Bi2O3 plays a unique role in the structure of these glasses. The presence in large proportions of the two network formers, Bi2O3 and B2O3, leads to the formation of a vitreous structure with exceptional properties. Figure 3 shows the FT-IR spectra obtained for glasses in this system with different Bi2O3 contents, with the corresponding Raman spectra shown in Figure 4. Both the FT-IR and Raman curves shift slightly with increasing Bi2O3 contents.

The IR absorption spectra obtained from glasses in the Bi2O3-ZnO-B2O3-BaO system with different Bi2O3 contents are shown in Figure 3. The peak around 500 cm −1 clearly increases in intensity with increasing Bi2O3 content, indicating an increase in the number of [BiO6] units. The peak around 720 cm−1 also tends to increase in intensity, possibly due to increasing numbers of [BO3] and [BiO3] units. Similarly, the strengthening of the peak around may be attributed to increasing numbers of [BiO3] and [BO4] groups. Moreover, while the peak around 990 - 1080 cm−1 does not change significantly in intensity, it shifts towards lower wave numbers, highlighting the tendency of [BO4] units to become looser in the glass structure. Finally, the increase in intensity of the peaks around 1200 cm −1 and 1300 - 1350 cm−1 is ascribed to increasing numbers of [BO3] units in the glasses.

Table 2. Assignments for the Raman scattering bands measured in Bi2O3-ZnO-B2O3-BaO glasses [3] [4] [29] [30] .

Figure 3. FT-IR spectra of (65 − x)Bi2O3-xZnO-5BaO-30B2O3 (3 ≤ x ≤ 15 mol%) glasses.

Figure 4. Raman spectra of (65 − x)Bi2O3-xZnO-5BaO-30B2O3 (3 ≤ x ≤ 15 mol%) glasses.

Figure 4 shows the Raman spectra obtained for glasses with different Bi2O3 contents. A clear increase in intensity is observed around 130 cm −1, which indicates increasing numbers of [BiO3] and [BiO6] units in the glass. Furthermore, from sample A1 to A5, the peaks shift to higher wavenumbers, from 124 cm −1 to 136 cm −1, highlighting an increasing proportion of [BiO3] units. In these glasses, the network is formed around [BO4] tetrahedrons and trigonal [BO3] and [BiO3] units but does not involve [BiO6] units. Bi-O-Bi bonds might be formed between [BiO3] units, or between [BiO3] and [BiO6] units; however, the vibration frequency of Bi-O-Bi bonds varies little between different structural units, since the vibration is stronger inside the network than outside.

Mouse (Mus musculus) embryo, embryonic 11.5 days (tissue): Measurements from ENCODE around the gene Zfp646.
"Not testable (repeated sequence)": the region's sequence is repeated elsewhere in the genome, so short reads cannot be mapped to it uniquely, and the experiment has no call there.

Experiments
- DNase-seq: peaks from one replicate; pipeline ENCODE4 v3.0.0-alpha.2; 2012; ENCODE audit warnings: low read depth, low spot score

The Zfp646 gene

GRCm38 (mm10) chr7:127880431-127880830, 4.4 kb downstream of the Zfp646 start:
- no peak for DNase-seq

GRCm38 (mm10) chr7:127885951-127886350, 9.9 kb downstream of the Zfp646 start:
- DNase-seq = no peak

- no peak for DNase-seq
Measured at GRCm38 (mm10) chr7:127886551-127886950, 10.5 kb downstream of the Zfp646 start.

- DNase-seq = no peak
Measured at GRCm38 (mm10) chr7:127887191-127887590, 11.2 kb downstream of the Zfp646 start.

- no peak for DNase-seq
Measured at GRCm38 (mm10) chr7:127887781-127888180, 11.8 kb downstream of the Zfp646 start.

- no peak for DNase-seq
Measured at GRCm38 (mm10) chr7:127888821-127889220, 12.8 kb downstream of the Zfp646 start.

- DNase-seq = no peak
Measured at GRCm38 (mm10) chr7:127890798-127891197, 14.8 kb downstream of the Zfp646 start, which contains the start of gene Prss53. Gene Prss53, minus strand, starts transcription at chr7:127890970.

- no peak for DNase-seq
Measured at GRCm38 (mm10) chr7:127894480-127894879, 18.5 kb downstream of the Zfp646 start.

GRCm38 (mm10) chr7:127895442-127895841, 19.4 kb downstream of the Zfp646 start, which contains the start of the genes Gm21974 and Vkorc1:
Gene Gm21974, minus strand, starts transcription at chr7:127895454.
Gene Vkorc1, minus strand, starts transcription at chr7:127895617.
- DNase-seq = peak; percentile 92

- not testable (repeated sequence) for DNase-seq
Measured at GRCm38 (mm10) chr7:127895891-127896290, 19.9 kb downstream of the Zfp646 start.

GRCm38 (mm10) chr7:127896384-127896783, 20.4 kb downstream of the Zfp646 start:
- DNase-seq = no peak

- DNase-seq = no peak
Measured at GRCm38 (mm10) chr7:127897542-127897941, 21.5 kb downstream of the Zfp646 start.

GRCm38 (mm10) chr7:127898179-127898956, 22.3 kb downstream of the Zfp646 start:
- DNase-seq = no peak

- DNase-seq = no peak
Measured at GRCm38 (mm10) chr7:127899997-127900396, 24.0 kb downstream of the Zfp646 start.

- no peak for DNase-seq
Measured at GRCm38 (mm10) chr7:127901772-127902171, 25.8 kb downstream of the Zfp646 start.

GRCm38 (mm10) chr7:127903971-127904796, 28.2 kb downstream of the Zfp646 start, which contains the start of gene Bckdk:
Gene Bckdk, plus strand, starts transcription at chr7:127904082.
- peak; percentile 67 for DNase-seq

The scattering peak around 390 cm 1 in the Raman spectra increases in intensity with increasing Bi2O3 contents, indicating that the numbers of [BiO3] and [BiO6] units increase in the glass. The peak around 575 cm −1 also becomes stronger, highlighting an increase in the number of [BiO6] units. Finally, the increased intensity of the peak around 1250 cm −1 may be ascribed to greater numbers of [BiO3] and [BO3] units.

To summarize, the FT-IR and Raman spectra of these glasses suggest that bismuth is present in the form of [BiO6] and [BiO3] units, and boron as [BO3] and [BO4] units. ZnO is not incorporated in the network and provides free oxygen atoms. In the glasses with higher Bi2O3 contents, a clear increase in the numbers of [BiO6] and [BiO3] units is evidenced. The FT-IR absorption peaks at 990 - 1080 cm−1 shift to lower wavenumbers from samples A1 to A5, indicating that the [BO4] units tend to become loose in the glass network, the latter being built mainly around trigonal [BO3] groups.

3.3. Effect of B2O3 contents on the structure of Bi2O3-ZnO-B2O3-BaO glasses

Figure 5 shows the infrared spectra obtained for the glasses in group B. For all compositions, bands around 500 cm −1, 720 cm −1, 840 cm −1, 980 - 1080 cm −1, and 1200 - 1500 cm−1 are observed. The assignments are similar to those described for group A, showing that the same four structural units—[BiO3], [BiO6], [BO3], and [BO4]— are present in these glasses.